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Silent Intrusions: Cell Phones in Class, Essay Example

Pages: 4

Words: 981

Essay

A variety of issues emerge when the subject of prohibiting cell phone use in the classroom is raised.   One form this takes is a kind of immediate outrage, and one typically expressed by the students facing the potential ban.   In their estimation, this translates to an invasion of privacy, if not a denial of personal liberties; after all, the cell phone is a device essentially “worn” on their persons, and there is a visceral sense of being deprived of a personal choice.  Conversely, and hardly unexpectedly, teachers and professors are continually confounded by interruptions of a modern and tacit nature.   It is not that students are conducting literal and disruptive conversations in class, but that heads are dropped, thumbs and fingers are moving, and concentration is directed at whatever message is conveyed to them from the small screens in their hands.  These are, obviously, polar opposites of perception.

Given the polarity of feeling regarding this, then, the most attractive course a school may be drawn to is that of a suggestive nature.  That is, rather than an outright ban on such devices in the classroom, it may be seen as sufficient to exhort students to merely refrain from using cells while in the classroom.  This is not only a reasonable suggestion, but it also works to support the best interests of the students themselves.   Classes are both expensive and undertaken to accomplish certain aims, and cell phone disruptions obviously go to undermining the very ambition of the students themselves.   Add to this the decidedly unpleasant component of a potential need to actually collect cells from students.  Such an action must be abhorrent to professors, as reminiscent of a grade school teacher’s need to gather up comic books before the lesson begins.  For all concerned, then, a simple and confident request that the space of the classroom be respected by the turning off of all cells should attend to the problem.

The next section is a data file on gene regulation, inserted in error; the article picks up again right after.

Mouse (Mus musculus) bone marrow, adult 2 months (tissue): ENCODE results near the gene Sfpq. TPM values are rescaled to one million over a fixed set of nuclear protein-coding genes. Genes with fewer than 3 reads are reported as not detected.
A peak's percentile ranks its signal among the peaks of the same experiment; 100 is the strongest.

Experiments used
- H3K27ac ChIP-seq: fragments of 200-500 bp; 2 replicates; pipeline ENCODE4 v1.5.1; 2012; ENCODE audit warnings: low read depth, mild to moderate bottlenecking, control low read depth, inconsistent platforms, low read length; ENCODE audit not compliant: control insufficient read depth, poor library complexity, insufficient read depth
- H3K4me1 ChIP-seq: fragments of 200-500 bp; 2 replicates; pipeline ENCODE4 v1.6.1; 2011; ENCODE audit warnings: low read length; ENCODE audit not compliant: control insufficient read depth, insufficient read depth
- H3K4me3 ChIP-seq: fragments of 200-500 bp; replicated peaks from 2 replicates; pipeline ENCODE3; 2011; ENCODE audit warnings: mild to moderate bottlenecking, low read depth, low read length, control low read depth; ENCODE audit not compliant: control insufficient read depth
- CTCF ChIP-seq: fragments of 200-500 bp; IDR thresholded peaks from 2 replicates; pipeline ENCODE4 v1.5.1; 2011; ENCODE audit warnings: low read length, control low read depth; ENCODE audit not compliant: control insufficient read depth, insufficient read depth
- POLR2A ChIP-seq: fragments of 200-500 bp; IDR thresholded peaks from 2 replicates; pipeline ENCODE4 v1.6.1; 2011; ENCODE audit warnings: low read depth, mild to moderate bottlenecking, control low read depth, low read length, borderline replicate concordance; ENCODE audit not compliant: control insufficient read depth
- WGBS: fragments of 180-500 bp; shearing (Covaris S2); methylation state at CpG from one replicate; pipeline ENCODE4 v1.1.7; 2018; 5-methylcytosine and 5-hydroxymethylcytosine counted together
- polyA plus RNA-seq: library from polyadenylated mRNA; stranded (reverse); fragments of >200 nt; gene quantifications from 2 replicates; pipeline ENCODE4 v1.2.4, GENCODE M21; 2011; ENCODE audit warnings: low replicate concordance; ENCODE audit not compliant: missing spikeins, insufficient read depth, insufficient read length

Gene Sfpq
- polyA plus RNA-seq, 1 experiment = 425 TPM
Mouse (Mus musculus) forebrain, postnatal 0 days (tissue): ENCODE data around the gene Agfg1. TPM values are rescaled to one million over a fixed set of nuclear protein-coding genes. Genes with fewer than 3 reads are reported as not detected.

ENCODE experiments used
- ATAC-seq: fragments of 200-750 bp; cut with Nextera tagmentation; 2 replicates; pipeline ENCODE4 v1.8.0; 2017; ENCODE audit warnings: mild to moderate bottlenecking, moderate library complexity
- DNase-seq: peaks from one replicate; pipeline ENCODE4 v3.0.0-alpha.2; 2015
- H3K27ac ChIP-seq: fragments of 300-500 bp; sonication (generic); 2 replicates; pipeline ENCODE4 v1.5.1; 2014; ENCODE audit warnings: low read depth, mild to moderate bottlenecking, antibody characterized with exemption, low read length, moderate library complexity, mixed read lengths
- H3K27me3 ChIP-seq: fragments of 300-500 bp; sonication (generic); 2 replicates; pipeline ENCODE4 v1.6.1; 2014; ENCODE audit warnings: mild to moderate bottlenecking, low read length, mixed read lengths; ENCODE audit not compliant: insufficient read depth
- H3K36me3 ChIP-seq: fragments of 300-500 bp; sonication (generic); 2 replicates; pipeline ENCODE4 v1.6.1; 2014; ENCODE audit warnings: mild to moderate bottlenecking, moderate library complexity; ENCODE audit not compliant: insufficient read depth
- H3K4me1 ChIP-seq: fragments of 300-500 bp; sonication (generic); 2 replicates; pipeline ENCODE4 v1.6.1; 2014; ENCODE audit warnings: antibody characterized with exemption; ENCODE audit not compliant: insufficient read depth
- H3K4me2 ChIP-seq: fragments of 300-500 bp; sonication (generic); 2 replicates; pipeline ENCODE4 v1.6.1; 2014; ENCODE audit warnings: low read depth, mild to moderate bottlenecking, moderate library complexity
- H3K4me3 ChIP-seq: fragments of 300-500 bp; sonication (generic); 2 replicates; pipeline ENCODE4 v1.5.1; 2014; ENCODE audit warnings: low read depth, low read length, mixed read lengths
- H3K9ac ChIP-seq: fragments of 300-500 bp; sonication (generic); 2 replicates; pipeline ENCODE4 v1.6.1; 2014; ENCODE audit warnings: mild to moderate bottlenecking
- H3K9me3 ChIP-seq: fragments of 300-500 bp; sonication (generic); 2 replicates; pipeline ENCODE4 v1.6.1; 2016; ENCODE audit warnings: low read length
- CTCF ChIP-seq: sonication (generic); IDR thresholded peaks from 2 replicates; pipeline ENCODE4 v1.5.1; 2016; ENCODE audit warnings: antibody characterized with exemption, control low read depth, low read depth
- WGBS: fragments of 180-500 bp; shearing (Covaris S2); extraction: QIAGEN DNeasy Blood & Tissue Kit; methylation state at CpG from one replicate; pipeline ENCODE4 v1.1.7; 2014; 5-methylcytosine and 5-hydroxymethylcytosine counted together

It will not. Only an enforced ban on cell phone usage in classrooms will remove this disruptive element, because the inescapable reality is that even those students completely supportive of the logic behind shutting them off will perceive themselves, or certainly the text messages that they receive, as exempt.  This is the nature, not of students, but of humanity, for nothing is more typical of the human animal than a conviction that his or her circumstances defy generalized restrictions.   Should evidence of this remarkable human tendency be required, all that needs to be considered is the increasing number of states compelled to enact statutes banning texting and cell calls while driving.  Behind the wheel, as is common knowledge, lives are at risk when focus is diverted, yet the cells are used until the law prohibits them.  It is irrefutable, then, that people must  feel more entitled while safely behind a desk.